A large proportion of Campylobacter infections are not sporadic and can be linked to outbreaks, according to a study in Denmark.
Campylobacter outbreaks are rarely reported, which may reflect limitations of surveillance testing as molecular typing is not routinely performed.
Researchers whole genome sequenced 1,509 Campylobacter jejuni isolates from 774 patients and 735 food or animal sources in Denmark from 2015 to 2017 to determine the frequency of genetic clusters among patients and to find links to isolates from poultry meat, broiler chickens, cattle, pigs, and dogs. The 774 Campylobacter jejuni isolates represented about 10 percent of cases during the period.
The work, published in Emerging Infectious Diseases, found numerous clusters as 366 of the 774 clinical isolates formed 104 clusters of more than two isolates. A total of 41 patient clusters representing 54 percent of patients matched a potential source, mostly domestic chickens or broilers.
Finding source of small clusters
Clinical isolates were supplied by four clinical microbiological laboratories: Aalborg University Hospital, Slagelse Hospital, Hvidovre University Hospital, and Odense University Hospital. These labs diagnosed about 60 percent of the Campylobacter cases in Denmark.
Clinical isolates represented 673 domestically acquired infections, 60 travel-associated infections, and 41 in people of unknown travel status. A large fraction of clinical isolates matched those from domestic broilers and chicken or imported chicken meat, confirming chicken is a major source of human infections.
Campylobacter jejuni isolates from food and animals were collected by the Danish Veterinary and Food Administration. A total of 735 isolates represented animals from Denmark including 27 pigs, 214 cattle, and 150 broilers or retail meat such as 172 domestic chicken, 111 imported chicken, nine imported turkey, four domestic duck, and 22 imported duck.
A total of 82 clusters were small with two to four clinical isolates and 22 large clusters consisted of five to 17 clinical isolates. Only two were not matched to a source. In contrast, among the small clusters, less than a third matched a source isolate.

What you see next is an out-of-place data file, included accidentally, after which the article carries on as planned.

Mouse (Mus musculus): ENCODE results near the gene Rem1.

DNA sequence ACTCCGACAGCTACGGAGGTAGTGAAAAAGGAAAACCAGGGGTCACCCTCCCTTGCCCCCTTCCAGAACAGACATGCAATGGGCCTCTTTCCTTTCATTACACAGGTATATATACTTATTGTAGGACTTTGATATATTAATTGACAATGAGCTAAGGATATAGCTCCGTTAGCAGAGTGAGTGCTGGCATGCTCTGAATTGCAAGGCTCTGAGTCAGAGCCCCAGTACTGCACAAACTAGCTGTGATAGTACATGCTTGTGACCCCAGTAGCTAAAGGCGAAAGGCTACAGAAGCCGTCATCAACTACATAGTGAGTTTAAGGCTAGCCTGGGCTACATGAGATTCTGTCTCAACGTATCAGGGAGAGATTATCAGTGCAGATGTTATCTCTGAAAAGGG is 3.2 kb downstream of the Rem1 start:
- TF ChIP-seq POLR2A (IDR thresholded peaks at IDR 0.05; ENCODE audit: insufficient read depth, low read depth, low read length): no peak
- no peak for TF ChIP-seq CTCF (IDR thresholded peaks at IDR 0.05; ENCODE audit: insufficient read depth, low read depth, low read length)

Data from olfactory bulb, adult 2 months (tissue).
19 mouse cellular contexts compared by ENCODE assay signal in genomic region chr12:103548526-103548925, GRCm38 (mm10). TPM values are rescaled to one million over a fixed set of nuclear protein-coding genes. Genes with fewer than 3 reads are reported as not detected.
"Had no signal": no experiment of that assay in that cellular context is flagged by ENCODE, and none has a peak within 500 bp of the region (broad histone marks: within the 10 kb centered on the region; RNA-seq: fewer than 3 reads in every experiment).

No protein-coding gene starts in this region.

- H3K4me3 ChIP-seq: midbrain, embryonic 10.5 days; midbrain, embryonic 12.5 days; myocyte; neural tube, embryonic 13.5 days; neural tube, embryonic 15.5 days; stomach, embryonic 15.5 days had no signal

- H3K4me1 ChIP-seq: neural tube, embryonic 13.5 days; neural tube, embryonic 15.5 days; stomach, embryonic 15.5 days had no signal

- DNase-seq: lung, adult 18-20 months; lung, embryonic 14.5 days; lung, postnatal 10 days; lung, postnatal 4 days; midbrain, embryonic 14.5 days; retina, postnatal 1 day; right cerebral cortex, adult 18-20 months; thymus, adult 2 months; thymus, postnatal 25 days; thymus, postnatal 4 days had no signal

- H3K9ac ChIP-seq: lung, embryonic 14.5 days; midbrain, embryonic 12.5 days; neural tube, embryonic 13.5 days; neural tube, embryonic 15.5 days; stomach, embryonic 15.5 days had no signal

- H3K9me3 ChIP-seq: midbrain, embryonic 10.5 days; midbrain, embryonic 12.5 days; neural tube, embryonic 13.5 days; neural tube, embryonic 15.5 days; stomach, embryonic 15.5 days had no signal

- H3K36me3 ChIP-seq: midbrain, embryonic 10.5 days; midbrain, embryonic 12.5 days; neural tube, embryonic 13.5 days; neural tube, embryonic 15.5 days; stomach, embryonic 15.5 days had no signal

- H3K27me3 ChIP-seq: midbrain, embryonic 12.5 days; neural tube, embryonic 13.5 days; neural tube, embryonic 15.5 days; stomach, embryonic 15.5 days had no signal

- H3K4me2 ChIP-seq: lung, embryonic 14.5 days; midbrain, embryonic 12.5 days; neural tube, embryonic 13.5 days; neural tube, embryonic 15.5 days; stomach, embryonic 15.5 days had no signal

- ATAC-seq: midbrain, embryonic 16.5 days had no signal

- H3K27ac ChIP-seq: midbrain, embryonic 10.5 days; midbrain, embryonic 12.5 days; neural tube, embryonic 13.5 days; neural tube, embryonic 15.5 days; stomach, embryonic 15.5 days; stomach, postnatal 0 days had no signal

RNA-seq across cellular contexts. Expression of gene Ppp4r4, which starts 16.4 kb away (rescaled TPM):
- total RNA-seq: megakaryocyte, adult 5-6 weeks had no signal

Researchers said this indicates domestic chicken meat and broilers are not dominant sources of small clusters and suggests they may arise from imported food, food with a lower contamination load, small batches of less widely distributed food, or non-food sources such as direct animal contact or environmental exposures.
WGS and epidemiology
Scientists say WGS is a valuable tool for improved surveillance and outbreak detection of Campylobacter but a limitation is detection of multi-strain outbreaks.
Researchers found two examples for which distinct genetic clusters could be linked by epidemiologic data. The first was an outbreak in which 14 isolates were sequenced as part of an investigation. These isolates split into two distinct clusters of eight and six clinical isolates, respectively. The multi-strain outbreak involved 100 schoolchildren served unpasteurized milk at a dairy farm.
In the second, a sample from a patient was positive for two strains belonging to distinct clusters. The two clusters were observed for the same period of 2016, and each matched isolates from domestic chicken meat and broilers within a few weeks and contained clinical isolates from the four regions. The two isolates from broilers representing each of the clusters were from the same slaughterhouse; the broilers originated from two geographically close farms.
A total of 75 clusters contained isolates of both clinical and food or animal origin. Clinical isolates most often matched isolates from domestic chicken meat, broilers, or both, corresponding to 25 percent of all clinical isolates in the study.
The chicken meat and broiler isolates in the same cluster were often linked to the same slaughterhouse, and some came from the same farm. However, it was also common for cluster isolates to originate from different farms.
Clusters often originated with the detection of a food or animal isolate, followed by the presence of several clinical isolates over a few months. In some instances, the cluster type disappeared for months and later reappeared in new patients.
The work has led to continuous surveillance based on sampling of 10 percent of the patients being started in Denmark to detect large outbreaks and link them to food or animal sources to reduce the incidence of Campylobacter infections.
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